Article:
From the Abstract: Examines the treatment and portrayal of alcoholism in the novel "The Sun Also Rises," by Ernest Hemingway. Description of the joys derived from drinking by the characters in the novel; Origins of psychological reasons for the development of alcoholism in the characters; Portrayal of the result of alcohol dependence on emotionally-unstable people.
From the Abstract: Discusses allusions in Ernest Hemingway's novel 'The Sun Also Rises' to the Great War of 1924 to 1925. Hemingway's disappointment at how the novel was always misread; View of the book as a novel of implication; Memories of the pre-story past concerning the character Jake's war wounding.
From the Abstract: Not only does much of "The Sun Also Rises" take place in gossipy settings such as the cafés of the Montparnasse district or Montoya's hotel, but Jake Barnes, our newspaperman narrator, writes a gossip column. There is a certain amount of spying and eavesdropping in the story as well. This note offers a brief overview of "The Sun Also Rises" as a novel of gossip and, in the case of Jake Barnes on Robert Cohn, mean-spirited gossip at that.
This article discusses the work of Ernest Hemingway's "The Sun Also Rises." Ernest Hemingway's brilliant novel "The Sun Also Rises" demonstrates that teaching can be a powerful source of learning for the teacher. The novel is all about teaching and learning. The importance of teaching and learning extends well beyond that Learning is the key to the philosophy and that it is one of the major sources of enjoyment in life. It also reveals the realization of the leading character's relationship towards its other character in the story.
From the Abstract: From its publication in 1926, readers of The Sun Also Rises have been guided- I would say misguided-by the first of the novel's two epigraphs: "'You are all a lost generation"-Gertrude Stein in conversation." But I argue that the second epigraph, three verses from Ecclesiastes, more accurately epitomizes the novel. While readers following Stein see its central characters as "a handful of. . . disillusioned and degenerating expatriates," Solomon's words suggest that within the flux of experience there are comprehensible patterns that can guide human behavior. Jake Barnes's recognition of these patterns enables him to evolve a practical definition of morality and a working philosophy of life. Jake is in no sense lost.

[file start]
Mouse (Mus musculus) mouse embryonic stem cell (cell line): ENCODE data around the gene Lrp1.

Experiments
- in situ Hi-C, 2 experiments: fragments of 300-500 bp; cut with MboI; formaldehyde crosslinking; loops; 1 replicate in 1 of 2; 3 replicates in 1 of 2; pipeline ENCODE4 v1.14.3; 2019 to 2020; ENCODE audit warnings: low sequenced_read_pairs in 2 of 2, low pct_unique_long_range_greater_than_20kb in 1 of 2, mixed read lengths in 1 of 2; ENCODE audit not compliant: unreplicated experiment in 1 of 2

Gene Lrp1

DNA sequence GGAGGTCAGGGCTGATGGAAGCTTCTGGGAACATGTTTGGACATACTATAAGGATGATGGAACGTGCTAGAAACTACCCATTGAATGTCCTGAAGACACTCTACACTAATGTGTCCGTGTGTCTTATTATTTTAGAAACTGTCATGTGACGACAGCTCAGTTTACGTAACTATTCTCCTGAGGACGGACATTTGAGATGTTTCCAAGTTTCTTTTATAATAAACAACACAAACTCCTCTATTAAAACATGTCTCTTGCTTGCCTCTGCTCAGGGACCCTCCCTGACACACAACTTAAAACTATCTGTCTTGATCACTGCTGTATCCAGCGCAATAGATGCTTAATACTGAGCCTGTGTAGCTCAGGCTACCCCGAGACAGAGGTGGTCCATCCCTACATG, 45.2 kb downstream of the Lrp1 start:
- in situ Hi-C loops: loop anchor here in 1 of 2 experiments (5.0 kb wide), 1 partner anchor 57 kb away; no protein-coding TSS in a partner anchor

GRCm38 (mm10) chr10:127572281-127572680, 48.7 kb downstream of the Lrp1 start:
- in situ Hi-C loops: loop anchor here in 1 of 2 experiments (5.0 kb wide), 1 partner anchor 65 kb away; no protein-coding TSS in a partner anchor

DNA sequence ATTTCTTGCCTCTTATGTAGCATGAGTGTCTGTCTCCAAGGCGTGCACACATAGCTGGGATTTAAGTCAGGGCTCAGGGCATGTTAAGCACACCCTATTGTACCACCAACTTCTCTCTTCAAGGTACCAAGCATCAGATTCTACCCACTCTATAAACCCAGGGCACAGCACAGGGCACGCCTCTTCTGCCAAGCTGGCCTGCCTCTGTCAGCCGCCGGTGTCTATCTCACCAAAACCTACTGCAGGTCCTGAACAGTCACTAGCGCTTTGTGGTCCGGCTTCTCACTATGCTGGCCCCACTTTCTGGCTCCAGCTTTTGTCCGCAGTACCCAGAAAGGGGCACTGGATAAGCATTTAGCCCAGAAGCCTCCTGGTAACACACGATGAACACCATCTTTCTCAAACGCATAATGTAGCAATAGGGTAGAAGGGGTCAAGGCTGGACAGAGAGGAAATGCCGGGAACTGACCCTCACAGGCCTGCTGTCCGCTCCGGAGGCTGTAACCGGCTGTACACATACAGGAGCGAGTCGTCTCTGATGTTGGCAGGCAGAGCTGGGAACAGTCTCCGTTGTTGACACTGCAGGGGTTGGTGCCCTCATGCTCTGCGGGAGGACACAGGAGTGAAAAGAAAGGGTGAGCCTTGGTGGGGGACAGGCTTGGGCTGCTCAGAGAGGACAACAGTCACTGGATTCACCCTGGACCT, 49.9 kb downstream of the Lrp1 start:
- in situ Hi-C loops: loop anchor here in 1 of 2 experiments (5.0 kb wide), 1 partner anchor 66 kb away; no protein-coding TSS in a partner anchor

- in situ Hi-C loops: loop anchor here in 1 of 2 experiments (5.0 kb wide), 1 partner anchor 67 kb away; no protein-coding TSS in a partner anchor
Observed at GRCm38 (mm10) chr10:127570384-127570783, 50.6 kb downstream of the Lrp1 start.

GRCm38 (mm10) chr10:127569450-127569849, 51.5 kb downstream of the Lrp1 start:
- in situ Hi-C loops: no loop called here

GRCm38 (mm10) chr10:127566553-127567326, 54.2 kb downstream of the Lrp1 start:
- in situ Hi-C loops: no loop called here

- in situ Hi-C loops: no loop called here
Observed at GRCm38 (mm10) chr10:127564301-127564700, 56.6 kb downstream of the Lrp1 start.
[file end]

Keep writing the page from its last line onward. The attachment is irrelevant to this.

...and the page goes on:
From the abstract: For decades, Jake Barnes' narration of "The Sun Also Rises" has effectively obscured the intricacies of Brett Ashley's character. By acknowledging Jake's narrative bias, and moving beyond it and the volumes of critical commentary that it has inspired, readers can begin to appreciate Brett as a complex character. Freed from the limits Jake's narration imposes, a reexamination of Brett and her role in Jake's life shows that she stands as one of Hemingway's most developed female personae, a woman eminently worthy of Jake's fascination, as well as our own.